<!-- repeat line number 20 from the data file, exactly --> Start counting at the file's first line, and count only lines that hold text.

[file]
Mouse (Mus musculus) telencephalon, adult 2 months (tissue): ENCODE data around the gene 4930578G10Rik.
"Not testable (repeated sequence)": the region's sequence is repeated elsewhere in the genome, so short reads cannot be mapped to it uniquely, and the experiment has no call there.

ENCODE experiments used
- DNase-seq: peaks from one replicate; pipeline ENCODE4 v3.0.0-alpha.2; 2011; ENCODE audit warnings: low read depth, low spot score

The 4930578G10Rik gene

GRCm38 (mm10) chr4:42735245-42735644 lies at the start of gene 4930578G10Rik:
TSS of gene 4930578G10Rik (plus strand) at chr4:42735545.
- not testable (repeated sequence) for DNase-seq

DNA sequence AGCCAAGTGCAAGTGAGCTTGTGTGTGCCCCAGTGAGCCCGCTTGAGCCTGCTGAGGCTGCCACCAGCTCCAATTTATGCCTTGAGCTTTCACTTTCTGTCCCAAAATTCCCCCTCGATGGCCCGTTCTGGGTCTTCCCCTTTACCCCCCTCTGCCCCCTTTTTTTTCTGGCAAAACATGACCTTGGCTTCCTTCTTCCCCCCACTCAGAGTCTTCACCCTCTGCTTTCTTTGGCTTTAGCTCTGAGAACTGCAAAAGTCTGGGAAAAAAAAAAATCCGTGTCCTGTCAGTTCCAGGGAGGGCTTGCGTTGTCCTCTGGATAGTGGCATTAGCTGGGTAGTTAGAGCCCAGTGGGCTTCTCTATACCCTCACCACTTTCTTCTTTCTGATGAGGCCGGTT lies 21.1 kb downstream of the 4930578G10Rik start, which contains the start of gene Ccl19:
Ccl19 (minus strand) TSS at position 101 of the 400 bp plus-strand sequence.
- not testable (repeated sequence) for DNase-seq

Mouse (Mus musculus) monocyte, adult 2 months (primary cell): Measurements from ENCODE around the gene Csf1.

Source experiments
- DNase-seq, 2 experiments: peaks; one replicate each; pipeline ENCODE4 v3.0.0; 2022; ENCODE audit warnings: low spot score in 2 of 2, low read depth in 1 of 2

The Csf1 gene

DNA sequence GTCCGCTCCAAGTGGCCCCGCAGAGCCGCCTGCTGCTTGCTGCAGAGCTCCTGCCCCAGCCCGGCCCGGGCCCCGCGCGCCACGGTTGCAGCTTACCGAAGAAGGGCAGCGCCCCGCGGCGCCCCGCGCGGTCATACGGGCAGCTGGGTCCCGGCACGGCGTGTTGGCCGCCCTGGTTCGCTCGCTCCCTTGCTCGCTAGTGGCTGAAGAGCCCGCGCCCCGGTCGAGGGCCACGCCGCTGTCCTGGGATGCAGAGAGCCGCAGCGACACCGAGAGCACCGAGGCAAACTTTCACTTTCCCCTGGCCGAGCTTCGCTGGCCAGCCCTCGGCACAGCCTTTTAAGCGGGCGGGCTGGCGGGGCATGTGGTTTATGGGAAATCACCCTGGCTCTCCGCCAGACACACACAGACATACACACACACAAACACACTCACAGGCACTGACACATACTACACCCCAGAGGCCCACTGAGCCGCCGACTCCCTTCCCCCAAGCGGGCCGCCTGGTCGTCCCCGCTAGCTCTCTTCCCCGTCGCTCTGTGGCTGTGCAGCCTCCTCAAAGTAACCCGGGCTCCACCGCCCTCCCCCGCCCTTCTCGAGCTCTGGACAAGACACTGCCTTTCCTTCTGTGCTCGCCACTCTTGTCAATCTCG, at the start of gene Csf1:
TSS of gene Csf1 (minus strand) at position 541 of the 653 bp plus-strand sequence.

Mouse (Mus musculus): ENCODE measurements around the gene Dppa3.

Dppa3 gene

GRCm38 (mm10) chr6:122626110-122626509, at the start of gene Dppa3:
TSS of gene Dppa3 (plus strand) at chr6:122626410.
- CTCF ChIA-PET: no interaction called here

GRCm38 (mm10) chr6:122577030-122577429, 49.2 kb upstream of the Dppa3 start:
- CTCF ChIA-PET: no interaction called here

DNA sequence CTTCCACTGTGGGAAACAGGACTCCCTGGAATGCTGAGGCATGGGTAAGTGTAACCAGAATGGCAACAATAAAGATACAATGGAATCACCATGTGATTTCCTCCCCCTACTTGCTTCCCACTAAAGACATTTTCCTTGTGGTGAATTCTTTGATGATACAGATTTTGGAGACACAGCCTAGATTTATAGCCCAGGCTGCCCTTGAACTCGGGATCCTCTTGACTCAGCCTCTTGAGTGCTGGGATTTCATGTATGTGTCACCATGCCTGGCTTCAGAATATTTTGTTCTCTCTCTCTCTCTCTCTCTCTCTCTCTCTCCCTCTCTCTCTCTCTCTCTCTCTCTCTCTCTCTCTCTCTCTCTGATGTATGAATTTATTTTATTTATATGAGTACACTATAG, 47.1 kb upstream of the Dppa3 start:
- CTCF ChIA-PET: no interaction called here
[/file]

GRCm38 (mm10) chr6:122626110-122626509, at the start of gene Dppa3: